It took me a couple years of badgering to get me up to Williams Lake to ride the first time. My good friend Landon Pinette would spend the winters skiing here in Whistler and return home every summer to work, but more importantly, to ride.
“You've got to see our trails, they're going to blow your mind,” he would always say in the spring as the Whistler slush receded and bikes came out of musty storage.
I finally made it up there in 2010 to get some photos and scored my first (and only) POD of Landon
on a sphincter-shrinking feature known as Sick &Nasty, a feature I will probably never attempt during my lifetime as a mountain biker. Needless to say, I was hooked on the trails of William's Lake, from the rapid shuttles and buffness on Fox Mountain to the steep and unblemished tech trails of Desous. There is no lift serviced bike park here, but the amount of vertical you can clock with shuttles and even XC rivals any other riding destination in the province.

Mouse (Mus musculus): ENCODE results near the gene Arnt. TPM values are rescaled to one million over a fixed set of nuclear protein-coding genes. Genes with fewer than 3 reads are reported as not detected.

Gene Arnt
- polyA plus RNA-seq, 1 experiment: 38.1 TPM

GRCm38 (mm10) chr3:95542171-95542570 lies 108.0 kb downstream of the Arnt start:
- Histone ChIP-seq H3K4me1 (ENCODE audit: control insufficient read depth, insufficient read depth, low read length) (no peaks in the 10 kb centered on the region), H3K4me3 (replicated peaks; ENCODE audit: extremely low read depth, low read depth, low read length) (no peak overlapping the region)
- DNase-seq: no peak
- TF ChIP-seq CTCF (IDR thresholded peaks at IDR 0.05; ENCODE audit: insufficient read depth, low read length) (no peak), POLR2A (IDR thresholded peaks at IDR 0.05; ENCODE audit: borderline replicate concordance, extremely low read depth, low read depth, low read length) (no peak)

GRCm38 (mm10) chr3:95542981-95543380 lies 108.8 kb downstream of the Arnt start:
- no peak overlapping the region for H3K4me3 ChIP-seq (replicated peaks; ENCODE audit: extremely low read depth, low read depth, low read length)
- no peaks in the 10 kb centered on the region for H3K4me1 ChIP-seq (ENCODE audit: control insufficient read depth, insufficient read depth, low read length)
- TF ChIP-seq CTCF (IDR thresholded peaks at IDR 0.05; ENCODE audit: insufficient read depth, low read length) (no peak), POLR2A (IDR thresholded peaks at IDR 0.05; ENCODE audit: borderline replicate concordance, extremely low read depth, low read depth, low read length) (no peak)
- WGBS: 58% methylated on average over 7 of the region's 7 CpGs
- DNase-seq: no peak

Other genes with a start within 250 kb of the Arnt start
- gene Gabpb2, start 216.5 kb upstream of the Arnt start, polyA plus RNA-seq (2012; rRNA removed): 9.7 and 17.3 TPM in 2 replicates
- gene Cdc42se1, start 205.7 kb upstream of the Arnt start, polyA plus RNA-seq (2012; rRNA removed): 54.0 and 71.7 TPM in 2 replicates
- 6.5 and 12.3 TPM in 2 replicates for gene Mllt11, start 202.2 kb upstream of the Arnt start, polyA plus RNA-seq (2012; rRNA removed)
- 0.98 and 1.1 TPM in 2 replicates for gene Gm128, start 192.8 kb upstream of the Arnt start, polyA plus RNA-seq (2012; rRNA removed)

Earlier this month I got to return to Williams Lake as a writer for Mountain Bike BC's Seven Day Giveaway contest which went to Jessica Foster, a lucky Michigan mom who had plenty of bike park experience but had never climbed mountains like that seen in BC. But Williams Lake was just one stop, the trip was a week-long tour of the Cariboo.
The weird and wonderful ArtsWells Festival sold out for the first time this yearTapping Wells
The first two days of the trip just so happened to coincide with the ArtsWells Festival, an unadulterated celebration of bluegrass, country, alternative, comedy and basically all things art. It was the perfect start to the trip, the sleepy town of Wells transforming into a four day non-stop alternative street festival.